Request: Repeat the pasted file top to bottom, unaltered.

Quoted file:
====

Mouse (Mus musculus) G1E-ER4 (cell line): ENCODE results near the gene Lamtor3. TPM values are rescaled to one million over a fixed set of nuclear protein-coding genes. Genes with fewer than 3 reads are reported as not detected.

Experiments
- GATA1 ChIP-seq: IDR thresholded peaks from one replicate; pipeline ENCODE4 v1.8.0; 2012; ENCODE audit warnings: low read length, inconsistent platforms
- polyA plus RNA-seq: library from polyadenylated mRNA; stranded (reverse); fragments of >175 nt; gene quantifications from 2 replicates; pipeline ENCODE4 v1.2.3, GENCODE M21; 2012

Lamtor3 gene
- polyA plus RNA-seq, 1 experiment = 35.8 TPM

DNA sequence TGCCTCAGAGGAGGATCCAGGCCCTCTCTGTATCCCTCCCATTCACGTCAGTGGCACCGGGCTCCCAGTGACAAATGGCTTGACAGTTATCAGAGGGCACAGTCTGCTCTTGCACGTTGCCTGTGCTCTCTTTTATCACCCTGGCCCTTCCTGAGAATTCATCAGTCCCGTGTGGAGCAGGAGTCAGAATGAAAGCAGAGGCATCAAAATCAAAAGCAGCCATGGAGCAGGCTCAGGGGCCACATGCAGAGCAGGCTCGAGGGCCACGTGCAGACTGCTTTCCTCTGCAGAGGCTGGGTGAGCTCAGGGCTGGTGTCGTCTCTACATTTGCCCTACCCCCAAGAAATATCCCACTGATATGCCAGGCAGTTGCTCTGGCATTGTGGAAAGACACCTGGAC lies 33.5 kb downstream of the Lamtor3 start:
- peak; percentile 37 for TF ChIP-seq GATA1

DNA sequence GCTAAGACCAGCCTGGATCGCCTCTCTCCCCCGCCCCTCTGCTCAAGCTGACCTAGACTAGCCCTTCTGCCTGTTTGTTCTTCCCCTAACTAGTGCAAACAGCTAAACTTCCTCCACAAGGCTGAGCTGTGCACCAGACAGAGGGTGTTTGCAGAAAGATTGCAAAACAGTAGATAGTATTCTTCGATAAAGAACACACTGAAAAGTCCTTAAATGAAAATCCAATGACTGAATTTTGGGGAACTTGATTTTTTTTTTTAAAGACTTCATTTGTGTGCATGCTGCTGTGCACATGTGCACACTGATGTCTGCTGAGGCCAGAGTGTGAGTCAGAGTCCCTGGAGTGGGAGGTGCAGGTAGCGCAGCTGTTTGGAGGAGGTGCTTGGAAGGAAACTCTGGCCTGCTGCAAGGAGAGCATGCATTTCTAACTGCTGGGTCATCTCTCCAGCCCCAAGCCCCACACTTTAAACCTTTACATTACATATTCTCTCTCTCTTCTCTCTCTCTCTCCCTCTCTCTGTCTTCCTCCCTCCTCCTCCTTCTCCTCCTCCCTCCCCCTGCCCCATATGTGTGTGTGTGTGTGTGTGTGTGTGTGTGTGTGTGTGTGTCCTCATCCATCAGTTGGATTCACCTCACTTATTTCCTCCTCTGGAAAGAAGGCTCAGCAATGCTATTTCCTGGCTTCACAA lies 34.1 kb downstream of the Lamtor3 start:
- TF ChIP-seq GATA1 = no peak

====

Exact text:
Mouse (Mus musculus) G1E-ER4 (cell line): ENCODE results near the gene Lamtor3. TPM values are rescaled to one million over a fixed set of nuclear protein-coding genes. Genes with fewer than 3 reads are reported as not detected.

Experiments
- GATA1 ChIP-seq: IDR thresholded peaks from one replicate; pipeline ENCODE4 v1.8.0; 2012; ENCODE audit warnings: low read length, inconsistent platforms
- polyA plus RNA-seq: library from polyadenylated mRNA; stranded (reverse); fragments of >175 nt; gene quantifications from 2 replicates; pipeline ENCODE4 v1.2.3, GENCODE M21; 2012

Lamtor3 gene
- polyA plus RNA-seq, 1 experiment = 35.8 TPM

DNA sequence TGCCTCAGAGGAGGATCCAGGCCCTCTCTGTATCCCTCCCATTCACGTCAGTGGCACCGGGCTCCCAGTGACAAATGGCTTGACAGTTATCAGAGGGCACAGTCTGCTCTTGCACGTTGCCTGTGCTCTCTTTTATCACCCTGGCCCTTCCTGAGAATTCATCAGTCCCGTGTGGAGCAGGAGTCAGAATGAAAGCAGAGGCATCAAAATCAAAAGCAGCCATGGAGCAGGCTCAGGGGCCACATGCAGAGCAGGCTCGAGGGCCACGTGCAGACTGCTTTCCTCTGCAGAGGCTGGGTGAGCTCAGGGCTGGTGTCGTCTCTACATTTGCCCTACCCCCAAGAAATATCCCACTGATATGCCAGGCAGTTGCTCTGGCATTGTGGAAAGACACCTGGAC lies 33.5 kb downstream of the Lamtor3 start:
- peak; percentile 37 for TF ChIP-seq GATA1

DNA sequence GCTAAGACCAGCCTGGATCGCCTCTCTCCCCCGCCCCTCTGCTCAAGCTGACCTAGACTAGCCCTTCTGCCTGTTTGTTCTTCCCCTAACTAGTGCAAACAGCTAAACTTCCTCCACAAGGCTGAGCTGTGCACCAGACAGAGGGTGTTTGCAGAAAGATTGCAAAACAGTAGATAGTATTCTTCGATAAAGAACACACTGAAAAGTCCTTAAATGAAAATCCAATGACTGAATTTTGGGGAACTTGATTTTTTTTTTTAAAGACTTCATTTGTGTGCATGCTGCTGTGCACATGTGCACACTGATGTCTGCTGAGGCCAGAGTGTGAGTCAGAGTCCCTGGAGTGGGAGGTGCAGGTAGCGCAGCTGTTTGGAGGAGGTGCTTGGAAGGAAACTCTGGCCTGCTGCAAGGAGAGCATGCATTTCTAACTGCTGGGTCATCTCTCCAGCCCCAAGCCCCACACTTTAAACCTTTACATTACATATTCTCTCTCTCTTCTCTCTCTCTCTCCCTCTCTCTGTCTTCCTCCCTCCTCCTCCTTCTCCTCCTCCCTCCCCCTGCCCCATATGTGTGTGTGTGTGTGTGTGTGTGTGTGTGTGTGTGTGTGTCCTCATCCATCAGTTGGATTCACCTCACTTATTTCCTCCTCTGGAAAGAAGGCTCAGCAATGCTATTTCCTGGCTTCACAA lies 34.1 kb downstream of the Lamtor3 start:
- TF ChIP-seq GATA1 = no peak